Canada’s deal for Trans Mountain includes line to the U.S., opening new front for environmental fight

Justine Hunter

June 6,, 2018 - Ottawa’s decision to nationalize the Trans Mountain pipeline project will make it the owner of a spur line that feeds Alberta oil to Washington State’s refineries – and opens up a new front in Canada’s conflict with foes of increased oil capacity.

An environmental coalition in Washington State is gearing up to battle the new owner of the pipeline project, saying Kinder Morgan’s pipeline plans include additional capacity to ship oil to their jurisdiction.

Tanks are shown at the Kinder Morgan terminal in Edmonton on Tuesday June 5, 2018. A spokesperson in Alberta Premier Rachel Notley’s office said on Wednesday that U.S. opponents of the pipeline simply want to keep Alberta’s oil prices depressed.

“Canada needs to know, we will fight this to the end,” Rebecca Ponzio, climate and fossil-fuel program director for the Washington Environmental Council, said in an interview on Wednesday.

The coalition, which includes Indigenous tribes in Washington State, said financial disclosure documents issued as part of Kinder Morgan Canada’s initial public offering for the Trans Mountain pipeline expansion project in 2017 are a reason for concern. In those documents, the company indicates the potential to more than double the throughput of the Puget Sound pipeline, boosting its capacity from 240,000 to 500,000 barrels a day (b/d).

In 2017, a little more than half of the crude oil flowing through the Trans Mountain pipeline was delivered to the Puget Sound refineries for processing. A company official confirmed the spur line is part of the package Canada has offered to buy.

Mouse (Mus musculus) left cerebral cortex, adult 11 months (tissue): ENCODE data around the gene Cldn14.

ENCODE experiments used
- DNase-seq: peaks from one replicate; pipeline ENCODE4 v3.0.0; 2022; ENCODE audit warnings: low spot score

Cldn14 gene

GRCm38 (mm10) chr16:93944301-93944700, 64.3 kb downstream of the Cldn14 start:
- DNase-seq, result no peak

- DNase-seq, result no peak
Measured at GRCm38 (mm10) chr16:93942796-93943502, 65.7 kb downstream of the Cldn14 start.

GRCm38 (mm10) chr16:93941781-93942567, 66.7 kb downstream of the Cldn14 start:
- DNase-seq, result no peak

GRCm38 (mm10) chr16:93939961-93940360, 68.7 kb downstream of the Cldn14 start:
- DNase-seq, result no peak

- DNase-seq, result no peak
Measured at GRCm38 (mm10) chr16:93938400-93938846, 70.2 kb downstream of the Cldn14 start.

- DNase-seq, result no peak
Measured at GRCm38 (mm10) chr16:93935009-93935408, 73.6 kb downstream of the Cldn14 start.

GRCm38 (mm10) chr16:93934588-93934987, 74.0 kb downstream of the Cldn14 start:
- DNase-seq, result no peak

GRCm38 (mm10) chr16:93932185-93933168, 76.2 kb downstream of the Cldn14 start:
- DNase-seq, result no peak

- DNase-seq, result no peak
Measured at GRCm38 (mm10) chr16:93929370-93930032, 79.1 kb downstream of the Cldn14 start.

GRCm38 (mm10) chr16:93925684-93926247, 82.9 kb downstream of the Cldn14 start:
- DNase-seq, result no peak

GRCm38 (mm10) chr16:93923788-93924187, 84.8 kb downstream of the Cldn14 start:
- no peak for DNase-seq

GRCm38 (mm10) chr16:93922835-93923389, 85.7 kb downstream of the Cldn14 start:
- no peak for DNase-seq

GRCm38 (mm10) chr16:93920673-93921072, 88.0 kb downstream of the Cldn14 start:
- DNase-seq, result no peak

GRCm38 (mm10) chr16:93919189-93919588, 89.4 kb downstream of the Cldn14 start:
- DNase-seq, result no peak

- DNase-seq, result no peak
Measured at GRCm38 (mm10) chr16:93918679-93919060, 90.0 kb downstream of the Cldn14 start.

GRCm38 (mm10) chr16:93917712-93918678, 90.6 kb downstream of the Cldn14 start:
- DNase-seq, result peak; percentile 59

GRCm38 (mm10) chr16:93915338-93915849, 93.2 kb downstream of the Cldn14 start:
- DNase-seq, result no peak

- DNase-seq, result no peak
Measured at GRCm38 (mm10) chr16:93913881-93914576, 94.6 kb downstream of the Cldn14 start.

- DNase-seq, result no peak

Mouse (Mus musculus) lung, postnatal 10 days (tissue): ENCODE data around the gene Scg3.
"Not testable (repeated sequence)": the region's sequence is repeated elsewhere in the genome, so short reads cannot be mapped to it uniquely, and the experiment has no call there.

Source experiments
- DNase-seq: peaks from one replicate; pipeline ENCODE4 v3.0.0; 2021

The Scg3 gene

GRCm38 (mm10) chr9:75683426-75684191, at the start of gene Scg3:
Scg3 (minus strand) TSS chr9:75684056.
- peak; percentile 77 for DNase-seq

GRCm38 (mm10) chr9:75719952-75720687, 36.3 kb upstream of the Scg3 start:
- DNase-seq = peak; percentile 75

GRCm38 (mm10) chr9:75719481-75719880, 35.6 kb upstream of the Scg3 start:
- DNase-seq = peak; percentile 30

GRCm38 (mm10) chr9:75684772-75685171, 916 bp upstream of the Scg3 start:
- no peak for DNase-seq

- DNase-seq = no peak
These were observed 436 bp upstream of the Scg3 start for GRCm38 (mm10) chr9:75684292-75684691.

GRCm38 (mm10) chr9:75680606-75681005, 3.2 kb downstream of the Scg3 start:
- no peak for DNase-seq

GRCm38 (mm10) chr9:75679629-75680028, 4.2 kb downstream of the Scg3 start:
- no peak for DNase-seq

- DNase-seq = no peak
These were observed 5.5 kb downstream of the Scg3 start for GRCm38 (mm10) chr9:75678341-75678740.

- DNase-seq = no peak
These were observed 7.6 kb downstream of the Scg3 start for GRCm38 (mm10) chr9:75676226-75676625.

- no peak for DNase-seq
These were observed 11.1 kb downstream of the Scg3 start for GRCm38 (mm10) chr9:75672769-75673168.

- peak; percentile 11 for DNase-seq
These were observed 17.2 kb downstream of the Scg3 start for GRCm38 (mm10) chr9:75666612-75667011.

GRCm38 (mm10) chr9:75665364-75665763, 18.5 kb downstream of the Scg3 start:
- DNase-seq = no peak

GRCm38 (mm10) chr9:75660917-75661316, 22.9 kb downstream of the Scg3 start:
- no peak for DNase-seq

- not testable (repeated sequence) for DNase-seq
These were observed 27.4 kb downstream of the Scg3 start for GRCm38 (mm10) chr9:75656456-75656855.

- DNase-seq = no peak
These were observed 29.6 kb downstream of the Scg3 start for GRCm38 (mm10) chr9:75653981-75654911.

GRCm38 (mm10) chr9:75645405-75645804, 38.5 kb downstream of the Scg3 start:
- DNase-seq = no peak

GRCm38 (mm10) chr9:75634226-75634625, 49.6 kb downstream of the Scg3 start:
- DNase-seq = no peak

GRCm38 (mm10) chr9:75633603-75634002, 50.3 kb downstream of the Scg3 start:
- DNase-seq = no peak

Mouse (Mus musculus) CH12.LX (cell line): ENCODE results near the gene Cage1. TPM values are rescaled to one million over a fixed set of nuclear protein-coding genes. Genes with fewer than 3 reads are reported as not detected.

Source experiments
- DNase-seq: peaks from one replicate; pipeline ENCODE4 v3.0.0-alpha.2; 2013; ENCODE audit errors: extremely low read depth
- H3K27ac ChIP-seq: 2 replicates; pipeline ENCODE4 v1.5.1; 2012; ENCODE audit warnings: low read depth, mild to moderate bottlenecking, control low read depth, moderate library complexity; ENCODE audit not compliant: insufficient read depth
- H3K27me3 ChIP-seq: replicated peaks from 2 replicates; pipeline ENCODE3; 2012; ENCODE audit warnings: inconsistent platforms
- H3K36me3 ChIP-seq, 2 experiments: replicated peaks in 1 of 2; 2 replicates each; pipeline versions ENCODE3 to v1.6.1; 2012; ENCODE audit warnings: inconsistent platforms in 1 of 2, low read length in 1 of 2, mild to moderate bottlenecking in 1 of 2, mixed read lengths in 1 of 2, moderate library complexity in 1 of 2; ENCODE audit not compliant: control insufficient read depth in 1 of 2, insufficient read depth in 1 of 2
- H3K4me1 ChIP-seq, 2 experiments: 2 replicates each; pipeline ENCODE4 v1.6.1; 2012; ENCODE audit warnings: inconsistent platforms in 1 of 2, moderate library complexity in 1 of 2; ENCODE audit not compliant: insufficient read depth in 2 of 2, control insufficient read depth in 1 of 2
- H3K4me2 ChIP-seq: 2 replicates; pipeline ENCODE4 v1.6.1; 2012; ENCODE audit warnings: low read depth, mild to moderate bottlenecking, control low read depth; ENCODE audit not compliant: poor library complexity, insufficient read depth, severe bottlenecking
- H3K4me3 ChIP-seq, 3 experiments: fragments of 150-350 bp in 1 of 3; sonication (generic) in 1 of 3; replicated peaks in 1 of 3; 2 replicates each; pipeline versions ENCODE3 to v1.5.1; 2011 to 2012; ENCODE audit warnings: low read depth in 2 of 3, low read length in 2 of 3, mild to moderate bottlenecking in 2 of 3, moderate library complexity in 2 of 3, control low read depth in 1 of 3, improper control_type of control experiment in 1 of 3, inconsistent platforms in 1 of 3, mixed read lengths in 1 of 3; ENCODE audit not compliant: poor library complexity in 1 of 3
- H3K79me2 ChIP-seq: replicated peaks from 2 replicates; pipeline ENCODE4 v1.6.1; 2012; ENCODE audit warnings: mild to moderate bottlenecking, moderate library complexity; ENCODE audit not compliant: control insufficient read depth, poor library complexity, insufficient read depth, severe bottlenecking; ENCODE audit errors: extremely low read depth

The spur line branches off the Trans Mountain pipeline in the Fraser Valley, running to four Washington State refineries that produce fuel for domestic use. U.S. environmentalists are concerned about proposals to use those refineries as terminals to export crude oil through the Salish Sea – adding to concerns about increased oil tanker traffic that would come with the expansion of the Trans Mountain pipeline from Edmonton to Burnaby.

Ms. Ponzio said the Stand Up to Oil coalition has taken on eight proposed oil transportation facilities in the state in the past several years, and defeated every one.

“We want the Canadian government to recognize this Puget Sound pipeline is a cause for major concern here in Washington State. We are opposed to any expansion,” she said. “It already presents huge risks to the communities that it runs through, to our shared Salish Sea, and to our climate.”

Ottawa is already embroiled in a battle with the B.C. government, Vancouver and Burnaby, some First Nations and environmentalists in Canada after announcing its intent to buy the Trans Mountain pipeline from Kinder Morgan for $4.5-billion to take over and complete the expansion.

The federal government says it hopes to find a private-sector investor to take over the project, but it will complete the purchase by August if none is found.

Alberta Premier Rachel Notley has applauded Ottawa’s offer to take over Trans Mountain, and has said her government would buy the pipeline if necessary to ensure the expansion is completed.

A spokesperson in Ms. Notley’s office said on Wednesday that U.S. opponents of the pipeline simply want to keep Alberta’s oil prices depressed.

“It’s not surprising that U.S. interests are opposed to us getting top dollar for our oil in international markets, because it’s the U.S. that benefits the most from being our only customer,” Leah Holoiday said in a statement. “They buy our oil at a steep discount while selling their own oil at international prices.”

Washington State Governor Jay Inslee has been working closely with environmental organizations to impose new regulations and taxes on the transport of heavy oil through his state. He has sided with the B.C. government in opposing the Kinder Morgan expansion, and his government is fighting the Trump administration to stop expanded offshore oil drilling. Earlier this year, Mr. Inslee refused to grant a permit for what would have been the United States’ largest oil-by-rail terminal.

Under state law, Kinder Morgan would not need a new permit to increase the flow of oil through the Puget Sound Pipeline, so long as there is no capital improvement to the line. However, a new operator would have to file a new oil spill contingency plan.